December 1, 1938 dawned as a snowy, foggy, eerily quiet day. While a school bus headed through the dense winter storm toward Jordan High School, a loaded Denver and Rio Grande freight train rolled north toward Salt Lake City. Near the railroad crossing at 10200 South and 400 West, the driver stopped the bus. He opened the door to look beyond the thick fog but did not see the 80+ car “Flying Ute” train approaching at over 50 miles per hour. At 8:43 a.m., the wet rubber tires of the bus strained up the gentle grade and pulled slowly forward across the tracks. Upon seeing the bus, the train crew immediately applied the brakes, but the collision was inevitable. The tragedy killed 23 children and the bus driver. The 15 survivors faced a lifetime of serious physical injuries and emotional scars. The devastation felt by all residents of the South Salt Lake Valley is impossible to describe in words alone. At the time, Jordan High was the only high school serving the present day boundaries from the Cottonwood Canyons to 8400 west, and Point of the Mountain to 6400 South. The impact and tragic loss left no family untouched. Every South Jordan home had lost a son, daughter, niece, nephew, cousin or friend.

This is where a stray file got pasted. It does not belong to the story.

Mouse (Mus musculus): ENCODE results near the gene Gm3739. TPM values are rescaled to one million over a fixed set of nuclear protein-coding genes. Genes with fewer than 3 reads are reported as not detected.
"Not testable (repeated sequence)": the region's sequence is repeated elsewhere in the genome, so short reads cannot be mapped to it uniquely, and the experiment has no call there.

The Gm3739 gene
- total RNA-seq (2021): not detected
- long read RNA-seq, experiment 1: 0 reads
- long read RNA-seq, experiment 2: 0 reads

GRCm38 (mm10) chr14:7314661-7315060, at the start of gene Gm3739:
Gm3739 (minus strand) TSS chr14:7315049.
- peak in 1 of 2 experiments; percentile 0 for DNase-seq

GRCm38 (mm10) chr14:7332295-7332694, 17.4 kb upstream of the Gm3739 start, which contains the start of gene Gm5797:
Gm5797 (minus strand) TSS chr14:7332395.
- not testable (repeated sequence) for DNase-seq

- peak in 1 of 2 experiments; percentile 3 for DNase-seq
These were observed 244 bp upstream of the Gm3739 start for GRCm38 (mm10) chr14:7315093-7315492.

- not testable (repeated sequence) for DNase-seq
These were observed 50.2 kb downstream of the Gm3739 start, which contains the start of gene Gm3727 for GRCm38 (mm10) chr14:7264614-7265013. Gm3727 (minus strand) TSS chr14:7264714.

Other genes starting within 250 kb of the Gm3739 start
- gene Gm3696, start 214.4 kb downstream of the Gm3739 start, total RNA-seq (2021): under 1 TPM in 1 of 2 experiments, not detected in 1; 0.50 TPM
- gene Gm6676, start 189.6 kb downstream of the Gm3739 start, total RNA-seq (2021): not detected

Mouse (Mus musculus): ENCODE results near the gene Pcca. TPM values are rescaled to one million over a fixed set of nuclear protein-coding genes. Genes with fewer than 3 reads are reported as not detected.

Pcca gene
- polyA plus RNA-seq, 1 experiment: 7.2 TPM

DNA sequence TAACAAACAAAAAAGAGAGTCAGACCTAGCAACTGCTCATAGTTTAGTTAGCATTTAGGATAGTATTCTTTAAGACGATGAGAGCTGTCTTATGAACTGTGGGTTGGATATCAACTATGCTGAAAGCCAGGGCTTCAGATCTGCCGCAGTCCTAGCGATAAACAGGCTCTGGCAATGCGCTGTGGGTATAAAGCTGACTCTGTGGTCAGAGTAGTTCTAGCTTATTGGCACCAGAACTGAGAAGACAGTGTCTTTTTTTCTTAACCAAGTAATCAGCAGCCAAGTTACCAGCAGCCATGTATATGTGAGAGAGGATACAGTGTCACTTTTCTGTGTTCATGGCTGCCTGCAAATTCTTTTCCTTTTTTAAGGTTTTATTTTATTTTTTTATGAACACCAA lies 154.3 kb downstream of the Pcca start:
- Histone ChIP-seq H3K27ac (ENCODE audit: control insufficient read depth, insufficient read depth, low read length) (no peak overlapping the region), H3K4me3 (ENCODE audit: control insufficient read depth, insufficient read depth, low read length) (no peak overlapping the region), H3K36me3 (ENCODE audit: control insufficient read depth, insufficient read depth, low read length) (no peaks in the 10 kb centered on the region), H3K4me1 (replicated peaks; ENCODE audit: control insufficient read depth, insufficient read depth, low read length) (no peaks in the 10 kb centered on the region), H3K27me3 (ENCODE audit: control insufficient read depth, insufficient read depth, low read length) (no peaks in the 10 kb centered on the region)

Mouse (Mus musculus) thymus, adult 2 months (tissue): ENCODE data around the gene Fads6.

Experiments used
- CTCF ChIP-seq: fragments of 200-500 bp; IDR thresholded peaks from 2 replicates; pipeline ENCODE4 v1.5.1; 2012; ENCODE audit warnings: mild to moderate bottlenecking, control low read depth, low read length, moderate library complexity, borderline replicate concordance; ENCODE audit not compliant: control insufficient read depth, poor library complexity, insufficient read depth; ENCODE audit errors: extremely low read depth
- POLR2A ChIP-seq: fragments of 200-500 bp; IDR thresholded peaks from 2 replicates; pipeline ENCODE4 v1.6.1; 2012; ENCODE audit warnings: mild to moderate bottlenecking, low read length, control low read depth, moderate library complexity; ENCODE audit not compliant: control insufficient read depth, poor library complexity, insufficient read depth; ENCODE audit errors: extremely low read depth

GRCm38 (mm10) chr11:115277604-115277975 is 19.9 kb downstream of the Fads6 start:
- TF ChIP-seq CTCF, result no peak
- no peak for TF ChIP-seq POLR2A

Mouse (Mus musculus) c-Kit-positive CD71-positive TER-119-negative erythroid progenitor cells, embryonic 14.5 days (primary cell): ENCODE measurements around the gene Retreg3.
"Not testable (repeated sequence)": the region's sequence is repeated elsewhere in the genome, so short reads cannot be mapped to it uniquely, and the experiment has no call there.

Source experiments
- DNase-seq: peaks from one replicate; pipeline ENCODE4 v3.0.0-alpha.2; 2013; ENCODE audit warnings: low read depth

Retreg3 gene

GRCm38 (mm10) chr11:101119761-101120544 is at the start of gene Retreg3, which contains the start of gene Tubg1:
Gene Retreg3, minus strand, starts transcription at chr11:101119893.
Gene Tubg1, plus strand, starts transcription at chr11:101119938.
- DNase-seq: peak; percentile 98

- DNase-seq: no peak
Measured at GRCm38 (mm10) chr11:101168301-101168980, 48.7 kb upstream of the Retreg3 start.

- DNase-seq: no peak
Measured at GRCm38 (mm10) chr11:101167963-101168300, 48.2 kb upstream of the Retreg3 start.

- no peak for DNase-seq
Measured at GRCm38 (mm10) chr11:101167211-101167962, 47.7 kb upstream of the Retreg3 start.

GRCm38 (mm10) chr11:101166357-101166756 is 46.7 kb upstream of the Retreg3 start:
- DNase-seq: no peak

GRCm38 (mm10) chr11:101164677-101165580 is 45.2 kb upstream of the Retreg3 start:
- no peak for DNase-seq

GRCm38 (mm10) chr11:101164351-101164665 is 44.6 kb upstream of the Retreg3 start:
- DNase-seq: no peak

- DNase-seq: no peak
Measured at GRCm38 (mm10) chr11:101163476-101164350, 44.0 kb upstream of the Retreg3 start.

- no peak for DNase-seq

Tragedy Draws National Attention
This bus/train accident sent the community and the nation into mourning while various religious, charitable and governmental organizations rallied to support the area. Local and national media coverage brought an outpouring of sympathy for the victims and their families. Business and governmental investigations combed through massive amounts of data to determine what practical improvements could be made to avoid similar catastrophes. Countless generations have benefited from railroad crossing laws and mechanical crossing arms. Often taken for granted is a mandatory requirement for bus drivers to not only stop at railroad crossings, but also to open their door and driver side window to look and listen for oncoming trains. Resulting from a disaster in this small Utah town, these national regulations are still in place today, making the loves of many school children much safer.